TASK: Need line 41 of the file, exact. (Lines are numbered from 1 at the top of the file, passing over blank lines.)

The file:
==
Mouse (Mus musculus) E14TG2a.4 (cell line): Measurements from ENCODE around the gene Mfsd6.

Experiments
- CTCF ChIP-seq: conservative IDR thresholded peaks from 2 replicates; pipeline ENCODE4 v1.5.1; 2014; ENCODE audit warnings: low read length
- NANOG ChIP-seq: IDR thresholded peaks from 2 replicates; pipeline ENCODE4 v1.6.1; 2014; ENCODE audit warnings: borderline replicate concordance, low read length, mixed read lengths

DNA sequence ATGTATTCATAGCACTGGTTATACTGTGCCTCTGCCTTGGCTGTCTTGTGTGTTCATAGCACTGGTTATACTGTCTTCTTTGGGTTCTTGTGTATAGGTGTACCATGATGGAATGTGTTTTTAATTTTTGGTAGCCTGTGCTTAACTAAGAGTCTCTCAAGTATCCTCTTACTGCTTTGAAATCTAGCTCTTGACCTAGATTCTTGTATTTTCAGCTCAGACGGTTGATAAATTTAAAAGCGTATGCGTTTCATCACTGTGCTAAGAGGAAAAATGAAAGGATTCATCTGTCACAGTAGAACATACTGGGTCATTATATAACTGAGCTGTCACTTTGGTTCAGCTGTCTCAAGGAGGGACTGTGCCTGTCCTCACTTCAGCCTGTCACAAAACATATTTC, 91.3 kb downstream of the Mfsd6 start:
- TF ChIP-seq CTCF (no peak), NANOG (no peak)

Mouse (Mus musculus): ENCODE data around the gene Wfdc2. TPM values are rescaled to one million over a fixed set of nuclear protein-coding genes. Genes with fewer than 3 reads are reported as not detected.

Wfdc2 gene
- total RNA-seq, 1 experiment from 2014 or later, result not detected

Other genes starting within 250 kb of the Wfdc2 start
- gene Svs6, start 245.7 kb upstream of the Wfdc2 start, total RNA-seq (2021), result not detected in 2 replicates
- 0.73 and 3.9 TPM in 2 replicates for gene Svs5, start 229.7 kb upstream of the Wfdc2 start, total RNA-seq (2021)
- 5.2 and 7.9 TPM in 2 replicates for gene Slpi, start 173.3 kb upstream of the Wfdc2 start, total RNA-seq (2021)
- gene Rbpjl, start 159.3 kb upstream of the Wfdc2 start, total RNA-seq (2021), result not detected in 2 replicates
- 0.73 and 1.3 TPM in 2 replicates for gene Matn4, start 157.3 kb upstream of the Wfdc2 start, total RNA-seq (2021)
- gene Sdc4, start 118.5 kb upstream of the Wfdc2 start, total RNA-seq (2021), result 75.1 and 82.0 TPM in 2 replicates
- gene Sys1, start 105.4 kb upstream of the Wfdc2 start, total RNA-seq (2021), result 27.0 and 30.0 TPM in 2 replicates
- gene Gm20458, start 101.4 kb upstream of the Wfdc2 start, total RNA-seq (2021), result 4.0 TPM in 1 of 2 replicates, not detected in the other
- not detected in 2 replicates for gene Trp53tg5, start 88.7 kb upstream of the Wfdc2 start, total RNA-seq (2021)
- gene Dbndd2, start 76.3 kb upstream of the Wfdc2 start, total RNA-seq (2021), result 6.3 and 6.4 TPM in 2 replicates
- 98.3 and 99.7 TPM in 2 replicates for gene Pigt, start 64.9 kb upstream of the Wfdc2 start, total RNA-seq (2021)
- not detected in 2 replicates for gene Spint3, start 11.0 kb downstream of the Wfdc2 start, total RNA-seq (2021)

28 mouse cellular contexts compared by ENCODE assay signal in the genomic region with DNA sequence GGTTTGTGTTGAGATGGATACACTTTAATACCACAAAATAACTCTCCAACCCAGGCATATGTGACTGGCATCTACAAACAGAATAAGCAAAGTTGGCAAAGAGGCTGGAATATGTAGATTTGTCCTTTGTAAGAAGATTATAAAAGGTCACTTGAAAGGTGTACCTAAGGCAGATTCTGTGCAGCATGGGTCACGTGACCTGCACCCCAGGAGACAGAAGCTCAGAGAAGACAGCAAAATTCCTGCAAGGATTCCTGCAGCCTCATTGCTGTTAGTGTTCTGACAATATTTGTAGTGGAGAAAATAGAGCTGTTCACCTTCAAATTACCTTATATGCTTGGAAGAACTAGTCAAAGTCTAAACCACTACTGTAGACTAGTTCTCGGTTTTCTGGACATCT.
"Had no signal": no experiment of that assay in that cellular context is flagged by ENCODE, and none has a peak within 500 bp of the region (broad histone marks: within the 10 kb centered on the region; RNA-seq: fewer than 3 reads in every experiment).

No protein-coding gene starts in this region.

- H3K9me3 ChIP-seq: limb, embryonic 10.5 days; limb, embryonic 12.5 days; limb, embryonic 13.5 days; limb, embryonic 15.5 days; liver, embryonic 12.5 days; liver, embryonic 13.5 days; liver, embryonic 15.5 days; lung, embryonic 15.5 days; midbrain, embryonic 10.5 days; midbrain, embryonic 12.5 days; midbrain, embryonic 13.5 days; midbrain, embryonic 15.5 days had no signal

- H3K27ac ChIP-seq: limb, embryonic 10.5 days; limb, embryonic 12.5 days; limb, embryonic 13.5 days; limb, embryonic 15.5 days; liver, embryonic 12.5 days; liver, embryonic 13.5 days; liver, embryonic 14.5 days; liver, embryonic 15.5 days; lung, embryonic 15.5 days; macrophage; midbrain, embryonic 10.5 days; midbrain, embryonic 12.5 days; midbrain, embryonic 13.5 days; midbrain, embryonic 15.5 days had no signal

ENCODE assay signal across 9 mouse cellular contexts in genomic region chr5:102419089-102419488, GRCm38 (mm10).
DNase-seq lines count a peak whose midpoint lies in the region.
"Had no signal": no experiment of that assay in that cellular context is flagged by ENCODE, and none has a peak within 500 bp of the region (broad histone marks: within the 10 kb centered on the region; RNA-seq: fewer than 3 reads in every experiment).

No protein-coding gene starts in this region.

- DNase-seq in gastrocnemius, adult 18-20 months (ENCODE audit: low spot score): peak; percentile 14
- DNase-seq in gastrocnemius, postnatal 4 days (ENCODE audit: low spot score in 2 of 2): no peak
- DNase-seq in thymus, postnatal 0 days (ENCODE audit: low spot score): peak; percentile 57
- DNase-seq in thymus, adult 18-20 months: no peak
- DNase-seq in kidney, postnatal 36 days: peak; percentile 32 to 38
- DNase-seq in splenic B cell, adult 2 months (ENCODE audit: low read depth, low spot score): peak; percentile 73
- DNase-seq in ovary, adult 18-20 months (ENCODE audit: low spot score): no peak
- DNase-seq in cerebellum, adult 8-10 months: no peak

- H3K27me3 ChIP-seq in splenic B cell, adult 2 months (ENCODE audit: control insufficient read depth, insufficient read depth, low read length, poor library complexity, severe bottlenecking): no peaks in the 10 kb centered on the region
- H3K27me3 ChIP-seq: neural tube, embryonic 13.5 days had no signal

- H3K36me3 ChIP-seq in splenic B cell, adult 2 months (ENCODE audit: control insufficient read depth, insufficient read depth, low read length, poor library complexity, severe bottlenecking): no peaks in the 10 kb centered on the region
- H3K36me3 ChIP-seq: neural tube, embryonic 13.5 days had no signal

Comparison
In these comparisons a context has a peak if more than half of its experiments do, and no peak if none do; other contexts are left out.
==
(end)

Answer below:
- H3K27me3 ChIP-seq: neural tube, embryonic 13.5 days had no signal